This past week, the Kingdom of Saudi Arabia was mentioned as one of the countries that are set to join the BRICS in January 2024. This is a major development and one that offers another avenue for diversifying the geographic destinations of South Africa’s agricultural exports.

There is no doubt that South Africa’s agriculture stands to benefit enormously from close cooperation with Saudi Arabia. As chair of the 15th BRICS Summit, South Africa championed the need to deepen trade and investments amongst the BRICS countries, a point that other members overwhelmingly supported. The agribusiness working group of the BRICS Business Council, in particular, raised the trade aspect and the need to resolve non-tariff barriers that would distort agricultural trade amongst BRICS countries.

Initially, South African agribusinesses had their eyes on China and India as countries with reasonably higher tariffs on some agricultural products and a range of non-tariff barriers. With the inclusion of Saudi Arabia in the BRICS, South Africa would now look at three significant markets to broaden agricultural exports. It is important for a country like South Africa to push for geographic diversification of trade, especially in the light of intensifying geoeconomics tensions and the growing protectionism in traditional markets.

The original BRICS countries are already an important agricultural market. According to data from Trade Map, they collectively import about US$320 billion of agricultural products from the world market in 2022. About 74% of the Group’s agricultural imports come from China, 12% from 12% from India, 8% from Russia, 4% from Brazil and 3% from South Africa.

The key agricultural products the BRICS grouping imports are soybeans, palm oil, beef, maize, berries, wheat, cotton, poultry, pork, apricots and peaches, sorghum, rice, and sugar. These are products that are produced at scale by some BRICS countries. Yet, intra-BRICS trade remains low because of tariffs and non-tariff barriers.

Saudi Arabia is a major agricultural importer. Over the past five years, Saudi Arabia imported, on average, $21bn of agricultural products. The dominant suppliers of farm products to Saudi Arabia are Brazil, India, the U.S., the United Arab Emirates, Germany, France, Turkey and Egypt. The top imported agricultural products were meat and edible offal, rice, barley, milk and cream, cigars, cheese, live sheep and goats, sugar cane, maize, chocolate, citrus, palm oil, oilcake, bananas, tea, vegetables and fruit juices.

South Africa is a minor player in the Saudi Arabian agricultural market, accounting for less than 2% of all the imports. The essential exportable products to the Saudi kingdom were oranges, lemons, pears, grapes, mandarins, apples, plums, grapes and avocados. An additional product likely to join this list in the coming months will be beef, as South Africa recently established market access for exports to Saudi Arabia.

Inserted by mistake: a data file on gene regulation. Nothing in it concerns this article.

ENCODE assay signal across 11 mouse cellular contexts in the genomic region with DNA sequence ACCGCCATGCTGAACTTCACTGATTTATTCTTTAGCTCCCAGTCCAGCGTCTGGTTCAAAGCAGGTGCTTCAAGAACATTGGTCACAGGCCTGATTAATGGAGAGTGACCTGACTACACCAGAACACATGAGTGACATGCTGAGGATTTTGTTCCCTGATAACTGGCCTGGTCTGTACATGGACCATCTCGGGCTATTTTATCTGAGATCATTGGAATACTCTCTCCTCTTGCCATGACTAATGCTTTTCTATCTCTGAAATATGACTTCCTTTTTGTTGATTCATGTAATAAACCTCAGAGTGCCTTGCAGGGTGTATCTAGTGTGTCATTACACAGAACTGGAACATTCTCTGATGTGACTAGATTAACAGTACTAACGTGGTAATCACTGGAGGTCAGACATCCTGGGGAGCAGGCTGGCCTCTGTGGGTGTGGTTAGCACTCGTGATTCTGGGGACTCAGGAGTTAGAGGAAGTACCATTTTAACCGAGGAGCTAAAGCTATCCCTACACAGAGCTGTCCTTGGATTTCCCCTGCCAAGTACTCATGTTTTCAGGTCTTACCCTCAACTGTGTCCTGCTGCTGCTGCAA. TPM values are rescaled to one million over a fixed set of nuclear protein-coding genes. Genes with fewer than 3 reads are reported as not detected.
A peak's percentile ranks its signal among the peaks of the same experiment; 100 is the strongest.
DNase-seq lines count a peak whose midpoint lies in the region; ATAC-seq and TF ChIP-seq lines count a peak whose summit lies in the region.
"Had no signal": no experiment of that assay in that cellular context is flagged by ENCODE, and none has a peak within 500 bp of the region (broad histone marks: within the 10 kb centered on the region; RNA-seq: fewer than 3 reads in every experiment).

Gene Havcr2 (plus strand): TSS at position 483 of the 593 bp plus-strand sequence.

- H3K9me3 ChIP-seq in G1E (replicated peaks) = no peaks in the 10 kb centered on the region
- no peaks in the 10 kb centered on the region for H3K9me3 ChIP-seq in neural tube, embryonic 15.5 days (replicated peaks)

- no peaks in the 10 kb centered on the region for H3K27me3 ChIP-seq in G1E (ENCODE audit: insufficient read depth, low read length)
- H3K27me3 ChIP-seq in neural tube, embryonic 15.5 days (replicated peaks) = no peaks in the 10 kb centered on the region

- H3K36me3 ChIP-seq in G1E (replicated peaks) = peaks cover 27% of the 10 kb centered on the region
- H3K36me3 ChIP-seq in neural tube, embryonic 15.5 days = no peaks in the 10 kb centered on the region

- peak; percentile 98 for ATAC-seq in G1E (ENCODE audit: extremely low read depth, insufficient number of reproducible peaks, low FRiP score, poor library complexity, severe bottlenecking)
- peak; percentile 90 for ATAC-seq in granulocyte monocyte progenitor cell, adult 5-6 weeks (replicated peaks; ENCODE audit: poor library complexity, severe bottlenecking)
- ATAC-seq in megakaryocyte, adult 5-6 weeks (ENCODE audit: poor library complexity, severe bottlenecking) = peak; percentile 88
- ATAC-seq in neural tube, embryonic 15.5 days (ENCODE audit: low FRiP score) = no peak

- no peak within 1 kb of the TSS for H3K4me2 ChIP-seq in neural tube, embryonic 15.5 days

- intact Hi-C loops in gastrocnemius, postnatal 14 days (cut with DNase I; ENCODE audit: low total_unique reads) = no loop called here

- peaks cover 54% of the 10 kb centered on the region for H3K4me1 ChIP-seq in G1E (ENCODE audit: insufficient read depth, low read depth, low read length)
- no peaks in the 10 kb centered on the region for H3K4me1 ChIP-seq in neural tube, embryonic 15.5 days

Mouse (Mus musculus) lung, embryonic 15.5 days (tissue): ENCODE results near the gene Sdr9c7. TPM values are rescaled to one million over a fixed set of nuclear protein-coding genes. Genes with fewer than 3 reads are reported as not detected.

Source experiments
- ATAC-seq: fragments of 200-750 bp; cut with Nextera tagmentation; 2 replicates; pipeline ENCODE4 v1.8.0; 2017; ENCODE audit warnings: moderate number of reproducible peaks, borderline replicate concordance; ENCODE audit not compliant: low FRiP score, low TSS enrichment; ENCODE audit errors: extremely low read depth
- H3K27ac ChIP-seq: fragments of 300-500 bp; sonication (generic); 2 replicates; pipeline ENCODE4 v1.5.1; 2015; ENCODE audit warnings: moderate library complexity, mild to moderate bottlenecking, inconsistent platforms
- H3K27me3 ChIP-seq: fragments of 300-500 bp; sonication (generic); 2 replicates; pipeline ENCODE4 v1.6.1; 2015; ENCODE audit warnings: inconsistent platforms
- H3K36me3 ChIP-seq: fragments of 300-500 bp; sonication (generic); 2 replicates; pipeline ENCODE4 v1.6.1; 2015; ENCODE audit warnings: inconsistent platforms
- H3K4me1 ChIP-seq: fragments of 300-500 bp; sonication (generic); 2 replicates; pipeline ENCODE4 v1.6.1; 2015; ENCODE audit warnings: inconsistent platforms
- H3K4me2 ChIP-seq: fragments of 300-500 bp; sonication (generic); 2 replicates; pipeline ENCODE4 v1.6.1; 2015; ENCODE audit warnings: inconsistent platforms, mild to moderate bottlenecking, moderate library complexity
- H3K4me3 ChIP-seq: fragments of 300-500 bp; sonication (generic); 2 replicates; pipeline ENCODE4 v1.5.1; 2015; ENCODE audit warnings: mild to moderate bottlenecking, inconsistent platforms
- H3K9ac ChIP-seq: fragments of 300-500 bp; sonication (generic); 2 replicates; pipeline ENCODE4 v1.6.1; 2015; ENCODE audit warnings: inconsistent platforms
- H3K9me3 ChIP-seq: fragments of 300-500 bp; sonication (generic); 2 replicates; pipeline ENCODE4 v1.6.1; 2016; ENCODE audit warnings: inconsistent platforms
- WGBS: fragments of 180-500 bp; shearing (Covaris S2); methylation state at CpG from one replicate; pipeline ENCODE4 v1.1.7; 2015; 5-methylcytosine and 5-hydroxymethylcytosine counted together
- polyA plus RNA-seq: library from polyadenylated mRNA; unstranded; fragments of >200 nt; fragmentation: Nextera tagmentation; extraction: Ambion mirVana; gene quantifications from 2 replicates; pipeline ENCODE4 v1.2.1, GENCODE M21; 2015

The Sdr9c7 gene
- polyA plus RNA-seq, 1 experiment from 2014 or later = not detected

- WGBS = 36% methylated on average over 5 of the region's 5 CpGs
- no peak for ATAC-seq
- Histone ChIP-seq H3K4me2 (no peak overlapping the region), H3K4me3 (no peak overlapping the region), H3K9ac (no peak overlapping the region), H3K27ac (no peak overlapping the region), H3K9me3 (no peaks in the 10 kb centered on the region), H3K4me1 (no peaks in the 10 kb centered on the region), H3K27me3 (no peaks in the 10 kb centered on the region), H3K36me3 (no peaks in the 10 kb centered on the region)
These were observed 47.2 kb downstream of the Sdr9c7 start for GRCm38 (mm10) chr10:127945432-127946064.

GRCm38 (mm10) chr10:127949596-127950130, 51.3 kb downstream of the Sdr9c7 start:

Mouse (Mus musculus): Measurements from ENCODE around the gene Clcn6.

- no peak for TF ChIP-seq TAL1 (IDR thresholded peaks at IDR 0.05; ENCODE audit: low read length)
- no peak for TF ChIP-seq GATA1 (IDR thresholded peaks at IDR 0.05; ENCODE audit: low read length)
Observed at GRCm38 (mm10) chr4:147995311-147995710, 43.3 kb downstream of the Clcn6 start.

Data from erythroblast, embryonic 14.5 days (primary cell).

Notably, South Africa is generally a net exporter of some of the products mentioned above that Saudi Arabia imports from the world, albeit mainly concentrated in European, African and Asian markets. Therefore, the possibility of close cooperation and deepening of agricultural trade through the BRICS+ forum from early 2024 will benefit South Africa.

Again, this is not to minimize South Africa’s close relationship with the E.U., the U.S., the African continent and other regions. These current markets remain strategically crucial to South Africa’s agriculture.

For example, South Africa exported a record US$ 12.8 billion agricultural products in 2022. The African continent was the leading market, accounting for 37% of South Africa’s agricultural exports in 2022. Asia was the second largest agricultural market, accounting for 27% of exports, followed by the E.U., the third largest market, accounting for 19%. The Americas region was the fourth largest, accounting for 7%, and the remaining 10% went to the rest of the world. The U.K. was one of the leading markets within the ‘rest of the world’ category.

So, crucial markets such as these cannot be overshadowed by the BRICS+ possibilities. The enthusiasm around BRICS+ is not at the expense of these key markets but an addition. South Africa is driven to expand and diversify its agricultural export markets. This is a view or ambition of the South African government and the private sector. Therefore, the possibility of accessing new markets serves this national ambition.

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